The appetite for energy and water consumption reduction measures is greater than for micro-generation and green tariffs 12
Consumers willingness to pay more for energy efficient products and services is a key determinant of successful entry strategies 13
Sweden heads up Datamonitors weighted market attractiveness index (MAI), Romania trails 14
In the next seven years, Germany, Sweden and Italy - and to a lesser extent the UK and the Czech Republic - exhibit the strongest overall potential for energy efficiency products and services
The power efficiency of major European economies will continue to rise, albeit at a lower pace than that seen during 2000-2005 15
Gas efficiency across all EU27 Member States is set to decrease progressively over the coming seven years 16
Sustained increases in power consumption levels across EU27 Member States will continue deliver gains in power efficiency 17
The gas efficiency business will continue on its upward trend on the back of strong ongoing demand for gas across Europe 18
Niche power efficiency markets could develop in countries where future capacity margins are set to turn negative or decline 19
Spain- ranks highest on Datamonitors 2009-2015 MAI, Romania trails once again 20
Datamonitors research concludes that Germany, Sweden, and Italy display the greatest energy efficiency market potential 21
Main country profiles 22
Raw Data 24
Ask the analyst 26
List of Figures
Figure 1: Energy efficiency market attractiveness is represented on a scale numbered 0 to 10 3
Figure 2: The nine scoring metrics used can be divided into two distinct categories - those influenced by the market environment and those driven by customers 4
Figure 3: Over the past nine years, the greatest increase in power efficiency has taken place in Eastern European countries 5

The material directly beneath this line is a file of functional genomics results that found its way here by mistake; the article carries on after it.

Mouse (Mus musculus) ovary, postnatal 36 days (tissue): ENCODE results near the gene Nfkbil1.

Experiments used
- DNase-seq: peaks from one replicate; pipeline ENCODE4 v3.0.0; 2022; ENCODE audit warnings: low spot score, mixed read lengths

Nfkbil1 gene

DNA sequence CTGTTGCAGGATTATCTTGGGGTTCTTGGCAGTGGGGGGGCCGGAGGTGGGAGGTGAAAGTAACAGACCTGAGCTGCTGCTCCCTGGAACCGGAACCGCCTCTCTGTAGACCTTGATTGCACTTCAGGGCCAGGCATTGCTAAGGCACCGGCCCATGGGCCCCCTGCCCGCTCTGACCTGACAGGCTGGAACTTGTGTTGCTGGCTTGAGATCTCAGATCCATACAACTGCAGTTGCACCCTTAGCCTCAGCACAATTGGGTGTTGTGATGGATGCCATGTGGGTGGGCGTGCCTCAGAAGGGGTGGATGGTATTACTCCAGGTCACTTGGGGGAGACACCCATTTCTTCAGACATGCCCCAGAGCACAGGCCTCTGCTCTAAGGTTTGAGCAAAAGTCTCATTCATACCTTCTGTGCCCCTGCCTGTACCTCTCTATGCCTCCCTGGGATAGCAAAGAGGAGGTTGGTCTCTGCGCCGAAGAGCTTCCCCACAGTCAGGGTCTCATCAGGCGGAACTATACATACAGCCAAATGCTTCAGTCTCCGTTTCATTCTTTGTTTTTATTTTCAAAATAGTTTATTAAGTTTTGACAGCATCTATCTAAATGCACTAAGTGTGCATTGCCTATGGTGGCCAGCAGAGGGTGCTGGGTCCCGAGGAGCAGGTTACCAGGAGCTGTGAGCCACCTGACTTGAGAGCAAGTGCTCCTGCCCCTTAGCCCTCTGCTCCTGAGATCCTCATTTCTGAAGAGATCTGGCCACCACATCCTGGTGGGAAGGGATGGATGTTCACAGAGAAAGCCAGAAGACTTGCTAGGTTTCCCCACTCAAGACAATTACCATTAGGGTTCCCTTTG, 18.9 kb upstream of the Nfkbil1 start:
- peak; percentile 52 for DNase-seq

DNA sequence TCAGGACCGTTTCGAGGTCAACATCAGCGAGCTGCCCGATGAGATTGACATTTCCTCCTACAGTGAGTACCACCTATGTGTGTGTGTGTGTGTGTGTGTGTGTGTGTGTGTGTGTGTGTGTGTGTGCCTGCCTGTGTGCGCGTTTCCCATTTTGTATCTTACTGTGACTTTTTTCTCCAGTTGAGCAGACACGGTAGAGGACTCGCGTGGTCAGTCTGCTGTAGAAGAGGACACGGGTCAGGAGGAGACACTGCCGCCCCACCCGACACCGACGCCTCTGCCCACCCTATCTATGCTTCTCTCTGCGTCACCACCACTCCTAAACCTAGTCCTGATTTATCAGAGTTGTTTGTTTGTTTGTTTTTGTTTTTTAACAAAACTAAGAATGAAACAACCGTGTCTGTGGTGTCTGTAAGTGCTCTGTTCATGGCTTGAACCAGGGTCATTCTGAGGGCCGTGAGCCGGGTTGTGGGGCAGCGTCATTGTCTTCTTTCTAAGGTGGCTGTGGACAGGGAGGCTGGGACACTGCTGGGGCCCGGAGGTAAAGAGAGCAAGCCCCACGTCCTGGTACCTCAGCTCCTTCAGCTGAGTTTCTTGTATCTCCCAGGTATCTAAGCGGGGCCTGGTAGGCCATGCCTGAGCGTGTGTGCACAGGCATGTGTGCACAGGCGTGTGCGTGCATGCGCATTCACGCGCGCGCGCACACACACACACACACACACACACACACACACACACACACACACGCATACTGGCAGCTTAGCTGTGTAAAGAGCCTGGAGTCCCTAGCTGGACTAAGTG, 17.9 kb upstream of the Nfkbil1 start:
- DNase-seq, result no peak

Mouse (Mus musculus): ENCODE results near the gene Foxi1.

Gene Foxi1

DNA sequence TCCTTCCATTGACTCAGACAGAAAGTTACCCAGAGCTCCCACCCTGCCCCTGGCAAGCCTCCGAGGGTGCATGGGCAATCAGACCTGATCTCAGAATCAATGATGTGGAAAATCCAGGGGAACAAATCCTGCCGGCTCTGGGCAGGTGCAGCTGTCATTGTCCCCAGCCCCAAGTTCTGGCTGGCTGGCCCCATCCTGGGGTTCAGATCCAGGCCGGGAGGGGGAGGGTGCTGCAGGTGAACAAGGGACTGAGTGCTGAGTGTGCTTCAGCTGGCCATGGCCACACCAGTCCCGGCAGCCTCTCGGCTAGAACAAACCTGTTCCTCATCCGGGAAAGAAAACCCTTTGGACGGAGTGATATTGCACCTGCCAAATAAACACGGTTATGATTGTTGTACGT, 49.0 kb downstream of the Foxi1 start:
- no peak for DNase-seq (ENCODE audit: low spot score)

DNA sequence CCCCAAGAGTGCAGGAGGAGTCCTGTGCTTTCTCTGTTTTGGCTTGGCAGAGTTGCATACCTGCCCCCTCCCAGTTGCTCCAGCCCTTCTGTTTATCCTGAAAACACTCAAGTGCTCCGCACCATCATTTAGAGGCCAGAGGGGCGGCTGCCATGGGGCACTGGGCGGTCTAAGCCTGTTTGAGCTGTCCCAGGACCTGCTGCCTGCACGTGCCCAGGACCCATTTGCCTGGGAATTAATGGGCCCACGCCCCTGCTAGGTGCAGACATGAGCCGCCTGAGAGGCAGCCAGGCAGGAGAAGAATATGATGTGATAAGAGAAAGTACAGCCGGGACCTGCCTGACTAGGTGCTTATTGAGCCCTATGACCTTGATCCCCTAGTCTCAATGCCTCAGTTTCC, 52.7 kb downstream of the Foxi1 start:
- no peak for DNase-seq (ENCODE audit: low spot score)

Figure 4: Portugals has bucked the trend of increased gas efficiency across EU Member States, mainly because of high gas consumption growth 6
Figure 5: Power consumption levels in the majority of all EU27 Member States have increased every year since 2000 7
Figure 6: Growth in natural gas consumption levels have varied across the EU and have been highest in Greece and the Iberian countries 8
Figure 7: Energy efficiency can play a part in offsetting tight capacity margins in Finland, Slovakia and Hungary (2008 capacity margin data) 9
Figure 8: Eastern European countries exhibit wide variances between local currency prices and PPS prices 10
Figure 10: Member States highlighted in the top-right hand corner show concern about global warming and are willing to act accordingly 11
Figure 9: Products and services that curb energy and water consumption are most popular, particularly in Cyprus, Denmark and Germany 12
Figure 11: Only nine EU countries would be prepared to pay more than the European average for energy produced by greener sources 13
Figure 12: Sweden has the highest MAI scores thanks to a favorable and balanced market framework and strongly sympathetic consumer attitudes 14
Figure 13: By 2015, Bulgaria, Portugal and Slovakia are expected to make the greatest power-efficiency gains (all other factors excluded) 15
Figure 14: Gas intensity growth rates in four states are expected to creep past 0%, implying decreasing energy efficiency levels in those countries 16
Figure 15: Over the next seven years, power consumption levels are expected to rise in all but two European countries 17
Figure 16: High consumption growth rates in Ireland, Portugal, and Estonia point towards increasing gas-efficiency opportunities in these states 18
Figure 17: Anticipated capacity margin constraints in Italy and Belgium make both countries prone to increased levels of power efficiency levels 19
Figure 18: By 2015, the relative attractiveness of European energy efficiency markets will have shifted considerably 20
Figure 19: Germany, Sweden and Italy have the highest market attractiveness and competitive intensity scores, and the largest power spend 21
Figure 20: Many qualitative and quantitative factors have affected the want and need for EU energy efficiency over the past nine years 24
Figure 21: Over the next seven years, local factors that drive the demand for in-country energy efficiency are set to alter significantly 25